Dress cooler. That's great advice in Deep South summers, for people and plants alike. And a new pot allows nursery growers to do just that for their plants.
"These are actually containers made out of recycled newspaper for growing nursery plants," said John Ruter, a University of Georgia nursery crop researcher at the Coastal Plain Experiment Station in Tifton, Ga.
"Plants in these containers stay a good 15 to 20 degrees cooler in the root zone," he said. "If you have a better root system, you get a better top and better plant all the way around."
Georgia nursery growers put their plants in black plastic pots. But they lose as many as half of some varieties in July, August and September. That's when temperatures soar and frequent rains keep the plant roots too wet.
Ruter, a horticulturist in the UGA College of Agricultural and Environmental Sciences, is studying the new beige, recycled-paper pots and is learning how various plants respond to them.
The pots offer many advantages, he said. The porous fibers absorb only a part of the heat from sunlight and allow excess water to escape. The pot creates its own evaporative cooling system, much like sweating in humans.
Black plastic pots absorb solar energy, heating the soil to temperatures that can kill tender young roots. The plastic also prevents water evaporation from the sides of the pot, making root rot more likely.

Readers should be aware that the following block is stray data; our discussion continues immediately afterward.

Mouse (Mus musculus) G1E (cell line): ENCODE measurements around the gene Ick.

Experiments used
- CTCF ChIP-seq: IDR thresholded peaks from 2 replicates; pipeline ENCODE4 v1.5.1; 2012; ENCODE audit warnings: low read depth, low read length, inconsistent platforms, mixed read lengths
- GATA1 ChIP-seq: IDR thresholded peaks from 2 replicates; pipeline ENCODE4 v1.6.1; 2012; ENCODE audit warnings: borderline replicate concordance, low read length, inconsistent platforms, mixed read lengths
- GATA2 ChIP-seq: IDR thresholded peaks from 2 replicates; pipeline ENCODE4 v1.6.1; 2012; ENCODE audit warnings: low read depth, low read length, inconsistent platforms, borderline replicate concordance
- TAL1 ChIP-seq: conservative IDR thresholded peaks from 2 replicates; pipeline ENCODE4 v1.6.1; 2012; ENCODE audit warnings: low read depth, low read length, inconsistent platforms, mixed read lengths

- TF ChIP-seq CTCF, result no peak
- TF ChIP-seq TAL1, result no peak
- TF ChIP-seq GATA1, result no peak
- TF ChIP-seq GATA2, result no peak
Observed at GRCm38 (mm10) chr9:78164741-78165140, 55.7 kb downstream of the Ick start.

Don't look for the newspaper pots in your garden center. So far, they're only available wholesale. But they can still help home gardeners.
"The advantage to the consumer," Ruter said, "is that they get a plant that's generally going to be bigger and have a better root system. It's going to transplant into the landscape better and perform better."
In 1996, Georgians bought more than $273 million in living plants. That's up by more than a third over 1995 sales. Georgia products include greenhouse plants, turf grasses, ball-and-burlap and bare-root trees, bushes and shrubs. Nearly all these plants get their start in a pot.
To make the new pots, processors press recycled paper pulp into a mold that looks much like a standard nursery pot. The fiber pots cost about twice as much as the plastic. And so far, growers have been slow to use them.
But Ruter figures most nurseries can easily recoup the extra expense in the higher survival rates of many plants.
Some plants' survival rates don't improve enough to warrant the higher cost. But many do. With one holly, for instance, growers can expect only 5 percent losses in black plastic pots. But with another variety, losses of 30 percent to 50 percent are common.
In the South, the fiber pots disintegrate in about six weeks. But when they're treated with a copper mixture Ruter is studying, they can last up to two years in a nursery or greenhouse.
If the new pots catch on, they're simple to dispose of when you take your plant home. "Take the fiber container off, crush it up and toss it in the bottom of the planting hole," Ruter said. "Mother Nature and microbes in the soil will break down the fiber container.
"It's a good way of taking a waste product -- old newspapers -- and turning it into something useful," he said.